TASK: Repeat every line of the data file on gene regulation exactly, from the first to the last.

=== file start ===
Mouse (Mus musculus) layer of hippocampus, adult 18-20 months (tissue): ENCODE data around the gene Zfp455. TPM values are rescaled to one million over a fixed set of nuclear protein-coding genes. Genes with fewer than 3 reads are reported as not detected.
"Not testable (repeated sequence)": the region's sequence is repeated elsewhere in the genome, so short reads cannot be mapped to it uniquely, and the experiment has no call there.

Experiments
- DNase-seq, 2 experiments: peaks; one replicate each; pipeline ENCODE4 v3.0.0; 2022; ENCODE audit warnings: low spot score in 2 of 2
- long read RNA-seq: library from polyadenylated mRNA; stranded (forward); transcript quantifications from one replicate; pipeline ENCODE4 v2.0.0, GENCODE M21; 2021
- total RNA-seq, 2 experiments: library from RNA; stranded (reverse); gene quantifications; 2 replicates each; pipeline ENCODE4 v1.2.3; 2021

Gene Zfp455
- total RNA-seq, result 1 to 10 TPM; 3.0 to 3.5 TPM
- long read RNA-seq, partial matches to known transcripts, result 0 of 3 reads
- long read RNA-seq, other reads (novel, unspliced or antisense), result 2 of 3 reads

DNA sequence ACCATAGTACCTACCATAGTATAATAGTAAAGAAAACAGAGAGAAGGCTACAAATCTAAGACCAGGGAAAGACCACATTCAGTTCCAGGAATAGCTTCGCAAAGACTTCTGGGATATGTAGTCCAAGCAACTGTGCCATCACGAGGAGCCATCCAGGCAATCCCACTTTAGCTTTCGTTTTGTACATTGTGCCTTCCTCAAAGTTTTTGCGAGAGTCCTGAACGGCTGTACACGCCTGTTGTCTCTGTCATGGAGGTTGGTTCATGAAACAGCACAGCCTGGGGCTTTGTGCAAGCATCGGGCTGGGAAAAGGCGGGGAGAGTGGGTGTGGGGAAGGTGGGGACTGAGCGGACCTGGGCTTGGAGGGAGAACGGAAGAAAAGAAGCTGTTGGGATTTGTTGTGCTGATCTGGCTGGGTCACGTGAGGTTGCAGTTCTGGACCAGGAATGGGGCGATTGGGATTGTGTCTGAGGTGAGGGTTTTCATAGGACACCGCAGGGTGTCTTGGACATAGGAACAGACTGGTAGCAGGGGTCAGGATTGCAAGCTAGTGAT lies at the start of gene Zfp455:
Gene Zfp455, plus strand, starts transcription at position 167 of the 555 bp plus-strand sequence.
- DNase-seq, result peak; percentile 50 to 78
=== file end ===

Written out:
Mouse (Mus musculus) layer of hippocampus, adult 18-20 months (tissue): ENCODE data around the gene Zfp455. TPM values are rescaled to one million over a fixed set of nuclear protein-coding genes. Genes with fewer than 3 reads are reported as not detected.
"Not testable (repeated sequence)": the region's sequence is repeated elsewhere in the genome, so short reads cannot be mapped to it uniquely, and the experiment has no call there.

Experiments
- DNase-seq, 2 experiments: peaks; one replicate each; pipeline ENCODE4 v3.0.0; 2022; ENCODE audit warnings: low spot score in 2 of 2
- long read RNA-seq: library from polyadenylated mRNA; stranded (forward); transcript quantifications from one replicate; pipeline ENCODE4 v2.0.0, GENCODE M21; 2021
- total RNA-seq, 2 experiments: library from RNA; stranded (reverse); gene quantifications; 2 replicates each; pipeline ENCODE4 v1.2.3; 2021

Gene Zfp455
- total RNA-seq, result 1 to 10 TPM; 3.0 to 3.5 TPM
- long read RNA-seq, partial matches to known transcripts, result 0 of 3 reads
- long read RNA-seq, other reads (novel, unspliced or antisense), result 2 of 3 reads

DNA sequence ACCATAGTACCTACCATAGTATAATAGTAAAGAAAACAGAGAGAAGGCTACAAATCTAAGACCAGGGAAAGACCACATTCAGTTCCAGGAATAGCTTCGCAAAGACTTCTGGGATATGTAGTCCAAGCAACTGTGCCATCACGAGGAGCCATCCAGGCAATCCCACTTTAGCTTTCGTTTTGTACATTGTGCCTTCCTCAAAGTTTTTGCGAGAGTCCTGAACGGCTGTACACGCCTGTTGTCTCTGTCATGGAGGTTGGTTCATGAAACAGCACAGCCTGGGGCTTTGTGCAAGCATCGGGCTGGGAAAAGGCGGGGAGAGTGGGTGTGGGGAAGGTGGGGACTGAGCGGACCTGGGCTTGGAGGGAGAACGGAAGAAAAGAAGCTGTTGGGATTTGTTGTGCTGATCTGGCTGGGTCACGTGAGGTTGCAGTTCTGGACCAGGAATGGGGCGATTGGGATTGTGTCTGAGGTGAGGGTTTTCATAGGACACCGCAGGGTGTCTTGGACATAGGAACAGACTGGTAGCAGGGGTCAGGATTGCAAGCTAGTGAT lies at the start of gene Zfp455:
Gene Zfp455, plus strand, starts transcription at position 167 of the 555 bp plus-strand sequence.
- DNase-seq, result peak; percentile 50 to 78